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City awarded money for road paving

By JOE ASHER
joe.asher@middlesboronews.com

The city of Middlesboro has received funding totaling more than $121,000 to be used for road resurfacing.
According to Chuck Wolfe, deputy executive director of the Office of Public Affairs for the Kentucky Transportation Cabinet, the funding is for surfacing work done on Salisbury Avenue, Wilderness/Ashbury Street and Edgewood Street. The awards are $45,680 for Salisbury Avenue, $46,938 for Wilderness/Ashbury Street and $28,730 for Edgewood Street. All are reimbursements to the city for resurfacing.
Middlesboro Mayor Rick Nelson explained how the funding will be used.
“There are programs the Kentucky Transportation Cabinet has, actually I think it just started a couple of years ago,” Nelson said. “Last year we were able to get $125,000 for resurfacing some of our city streets, and we decided to do 15th Street.”
Nelson said the forms for this year’s award were filled out in January.
“We waited and finally got good news that we’d received $121,000 plus for resurfacing our streets,” Nelson said. “This is extra money, it’s not figured into the gas formula money, but that will allow us to blacktop some of our city streets and we can stretch out gas tax money a little further.”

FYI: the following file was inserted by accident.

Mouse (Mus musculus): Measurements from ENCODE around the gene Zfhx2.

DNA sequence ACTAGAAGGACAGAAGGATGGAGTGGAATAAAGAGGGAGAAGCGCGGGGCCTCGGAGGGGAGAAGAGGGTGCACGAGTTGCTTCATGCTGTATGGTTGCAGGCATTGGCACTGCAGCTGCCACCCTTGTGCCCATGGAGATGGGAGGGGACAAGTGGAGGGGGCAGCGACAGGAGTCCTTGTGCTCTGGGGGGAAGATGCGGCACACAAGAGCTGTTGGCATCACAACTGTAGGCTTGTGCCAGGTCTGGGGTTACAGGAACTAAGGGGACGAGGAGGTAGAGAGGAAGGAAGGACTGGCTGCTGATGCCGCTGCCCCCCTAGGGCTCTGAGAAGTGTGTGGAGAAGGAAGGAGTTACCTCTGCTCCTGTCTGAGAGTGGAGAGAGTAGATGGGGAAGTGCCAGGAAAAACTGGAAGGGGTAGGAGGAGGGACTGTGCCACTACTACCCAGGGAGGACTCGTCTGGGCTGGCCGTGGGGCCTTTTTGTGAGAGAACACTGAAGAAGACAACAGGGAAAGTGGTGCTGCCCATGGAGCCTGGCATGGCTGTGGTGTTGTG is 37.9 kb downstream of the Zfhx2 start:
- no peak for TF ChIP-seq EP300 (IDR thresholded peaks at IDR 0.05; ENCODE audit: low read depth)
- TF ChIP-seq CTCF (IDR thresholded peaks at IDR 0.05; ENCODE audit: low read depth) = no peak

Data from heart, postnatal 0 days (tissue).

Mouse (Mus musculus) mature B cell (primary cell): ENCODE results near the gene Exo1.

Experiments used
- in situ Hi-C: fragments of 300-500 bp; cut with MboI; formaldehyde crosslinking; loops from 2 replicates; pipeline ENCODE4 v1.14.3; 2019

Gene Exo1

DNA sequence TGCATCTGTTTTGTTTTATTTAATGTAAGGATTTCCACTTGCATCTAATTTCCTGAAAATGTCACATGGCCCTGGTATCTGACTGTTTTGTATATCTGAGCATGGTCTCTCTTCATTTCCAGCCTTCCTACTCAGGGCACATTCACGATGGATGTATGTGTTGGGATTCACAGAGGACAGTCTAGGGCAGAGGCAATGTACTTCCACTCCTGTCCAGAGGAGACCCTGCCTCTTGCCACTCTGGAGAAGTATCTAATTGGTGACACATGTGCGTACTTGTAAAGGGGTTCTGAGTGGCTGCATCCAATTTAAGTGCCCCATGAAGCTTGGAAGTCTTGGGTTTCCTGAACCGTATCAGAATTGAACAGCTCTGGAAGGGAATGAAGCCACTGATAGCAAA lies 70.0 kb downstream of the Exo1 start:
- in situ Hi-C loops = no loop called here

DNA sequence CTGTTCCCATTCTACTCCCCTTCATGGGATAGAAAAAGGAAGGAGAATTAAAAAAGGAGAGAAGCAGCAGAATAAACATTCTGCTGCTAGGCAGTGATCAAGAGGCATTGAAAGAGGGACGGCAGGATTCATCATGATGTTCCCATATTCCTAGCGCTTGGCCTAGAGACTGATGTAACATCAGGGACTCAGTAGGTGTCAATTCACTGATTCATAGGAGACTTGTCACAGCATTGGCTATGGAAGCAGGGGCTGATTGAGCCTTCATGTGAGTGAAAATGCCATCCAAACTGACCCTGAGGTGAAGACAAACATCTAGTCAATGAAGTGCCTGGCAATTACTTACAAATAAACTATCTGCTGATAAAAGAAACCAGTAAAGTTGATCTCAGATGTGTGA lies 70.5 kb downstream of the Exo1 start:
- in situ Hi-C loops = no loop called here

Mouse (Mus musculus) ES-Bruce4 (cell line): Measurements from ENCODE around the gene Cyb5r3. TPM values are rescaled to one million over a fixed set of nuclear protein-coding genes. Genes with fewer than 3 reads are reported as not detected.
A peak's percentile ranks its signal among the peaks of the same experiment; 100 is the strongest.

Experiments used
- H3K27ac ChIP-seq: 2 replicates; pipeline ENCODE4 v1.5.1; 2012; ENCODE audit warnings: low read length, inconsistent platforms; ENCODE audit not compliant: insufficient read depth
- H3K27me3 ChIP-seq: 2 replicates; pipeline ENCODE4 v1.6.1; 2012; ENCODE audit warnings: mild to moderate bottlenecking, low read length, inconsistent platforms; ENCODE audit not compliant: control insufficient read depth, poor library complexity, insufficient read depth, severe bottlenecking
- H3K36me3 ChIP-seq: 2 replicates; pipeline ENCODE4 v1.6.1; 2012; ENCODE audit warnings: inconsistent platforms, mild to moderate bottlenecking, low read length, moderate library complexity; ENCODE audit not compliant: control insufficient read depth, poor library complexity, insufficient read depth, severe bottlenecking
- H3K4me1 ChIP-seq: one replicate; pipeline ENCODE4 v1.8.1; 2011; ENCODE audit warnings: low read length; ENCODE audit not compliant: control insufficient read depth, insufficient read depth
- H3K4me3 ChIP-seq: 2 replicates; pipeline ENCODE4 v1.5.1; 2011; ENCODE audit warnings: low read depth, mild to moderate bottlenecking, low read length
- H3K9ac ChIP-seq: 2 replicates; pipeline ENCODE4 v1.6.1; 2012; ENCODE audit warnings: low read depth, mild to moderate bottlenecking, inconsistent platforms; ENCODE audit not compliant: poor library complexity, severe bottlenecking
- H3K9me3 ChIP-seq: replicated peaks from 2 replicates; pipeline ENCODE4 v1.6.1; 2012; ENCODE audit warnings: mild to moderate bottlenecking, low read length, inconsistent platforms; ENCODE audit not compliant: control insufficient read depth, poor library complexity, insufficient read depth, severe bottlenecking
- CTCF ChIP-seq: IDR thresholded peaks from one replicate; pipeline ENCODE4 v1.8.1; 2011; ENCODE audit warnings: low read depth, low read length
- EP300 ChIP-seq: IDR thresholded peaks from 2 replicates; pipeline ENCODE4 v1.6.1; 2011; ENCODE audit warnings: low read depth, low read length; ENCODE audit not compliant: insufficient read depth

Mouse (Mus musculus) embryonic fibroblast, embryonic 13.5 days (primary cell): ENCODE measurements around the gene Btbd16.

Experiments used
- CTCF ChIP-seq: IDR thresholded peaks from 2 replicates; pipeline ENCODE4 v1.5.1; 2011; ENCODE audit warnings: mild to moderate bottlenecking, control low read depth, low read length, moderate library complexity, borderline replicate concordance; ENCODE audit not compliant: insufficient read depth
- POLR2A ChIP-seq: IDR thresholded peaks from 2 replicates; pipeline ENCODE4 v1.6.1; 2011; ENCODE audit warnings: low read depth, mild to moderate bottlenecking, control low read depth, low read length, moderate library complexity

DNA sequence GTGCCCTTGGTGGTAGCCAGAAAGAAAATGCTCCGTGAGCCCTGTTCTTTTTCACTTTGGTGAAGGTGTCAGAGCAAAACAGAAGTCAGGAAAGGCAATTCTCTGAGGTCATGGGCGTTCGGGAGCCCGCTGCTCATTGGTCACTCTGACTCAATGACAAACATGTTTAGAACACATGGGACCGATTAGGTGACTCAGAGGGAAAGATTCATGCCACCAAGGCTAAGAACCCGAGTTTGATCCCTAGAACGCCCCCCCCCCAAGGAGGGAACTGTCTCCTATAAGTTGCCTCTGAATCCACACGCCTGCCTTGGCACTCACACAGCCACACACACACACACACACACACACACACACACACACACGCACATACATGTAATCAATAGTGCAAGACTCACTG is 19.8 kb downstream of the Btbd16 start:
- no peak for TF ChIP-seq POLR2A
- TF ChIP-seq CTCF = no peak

Nelson said Middlesboro has gotten about $250,000 over the last two years through this program.
“That state was very gracious, Gov. Beshear and Secretary Gray, we appreciate that money and we’re going to keep trying for it every year,” Nelson said.
Work on is expected to begin on those roads soon.
“We’re hoping to start in the next couple of weeks, before that blacktop plant closes down,” Nelson said.
The funding is part of a package announced by Governor Andy Beshear on Oct. 27, which included $9 million in funding from the Kentucky Transportation Cabinet (KYTC) to 30 communities for improvement of local streets and roads, according to the state’s website at https://kentucky.gov/Pages/Activity-stream.aspx?n=GovernorBeshear&prId=434.
“Transportation infrastructure is more than just interstate highways and massive bridges,” said Beshear. “For most people, day in and day out, the most important infrastructure is the streets and roads that lead to their front door or school or workplace. The funding we’re announcing today helps our city and county governments maintain those vital local routes.”
The website states the $9,246,953 funding is intended to reimburse 19 counties and 11 cities in 19 for work such as pavement repair, resurfacing and drainage ditching on roadways that were rated in poor condition. The projects were submitted for funding consideration from local officials. In each case, KYTC district engineers assessed road conditions to determine the most critical needs based on factors such as safety, economic impact, and traffic volumes.